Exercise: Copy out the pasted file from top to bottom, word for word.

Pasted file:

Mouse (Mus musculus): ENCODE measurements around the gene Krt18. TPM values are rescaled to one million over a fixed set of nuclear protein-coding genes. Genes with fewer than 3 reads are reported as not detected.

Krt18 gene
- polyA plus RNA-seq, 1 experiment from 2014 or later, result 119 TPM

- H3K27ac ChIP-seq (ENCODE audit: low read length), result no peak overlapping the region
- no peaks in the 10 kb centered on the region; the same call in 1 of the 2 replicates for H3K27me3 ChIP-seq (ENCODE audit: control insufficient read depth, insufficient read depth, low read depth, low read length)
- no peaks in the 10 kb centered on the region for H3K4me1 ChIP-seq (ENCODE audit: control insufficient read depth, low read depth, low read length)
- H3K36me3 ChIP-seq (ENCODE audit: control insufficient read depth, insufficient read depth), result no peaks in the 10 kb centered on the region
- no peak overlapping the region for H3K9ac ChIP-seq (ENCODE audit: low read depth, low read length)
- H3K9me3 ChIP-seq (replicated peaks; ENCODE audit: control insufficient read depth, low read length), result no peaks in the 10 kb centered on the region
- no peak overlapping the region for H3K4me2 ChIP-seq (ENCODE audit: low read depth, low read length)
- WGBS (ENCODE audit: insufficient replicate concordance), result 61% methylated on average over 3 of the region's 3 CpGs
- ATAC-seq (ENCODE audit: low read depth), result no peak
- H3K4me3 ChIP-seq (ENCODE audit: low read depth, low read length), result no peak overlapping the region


Mouse (Mus musculus): ENCODE measurements around the gene Krt18. TPM values are rescaled to one million over a fixed set of nuclear protein-coding genes. Genes with fewer than 3 reads are reported as not detected.

Krt18 gene
- polyA plus RNA-seq, 1 experiment from 2014 or later, result 119 TPM

- H3K27ac ChIP-seq (ENCODE audit: low read length), result no peak overlapping the region
- no peaks in the 10 kb centered on the region; the same call in 1 of the 2 replicates for H3K27me3 ChIP-seq (ENCODE audit: control insufficient read depth, insufficient read depth, low read depth, low read length)
- no peaks in the 10 kb centered on the region for H3K4me1 ChIP-seq (ENCODE audit: control insufficient read depth, low read depth, low read length)
- H3K36me3 ChIP-seq (ENCODE audit: control insufficient read depth, insufficient read depth), result no peaks in the 10 kb centered on the region
- no peak overlapping the region for H3K9ac ChIP-seq (ENCODE audit: low read depth, low read length)
- H3K9me3 ChIP-seq (replicated peaks; ENCODE audit: control insufficient read depth, low read length), result no peaks in the 10 kb centered on the region
- no peak overlapping the region for H3K4me2 ChIP-seq (ENCODE audit: low read depth, low read length)
- WGBS (ENCODE audit: insufficient replicate concordance), result 61% methylated on average over 3 of the region's 3 CpGs
- ATAC-seq (ENCODE audit: low read depth), result no peak
- H3K4me3 ChIP-seq (ENCODE audit: low read depth, low read length), result no peak overlapping the region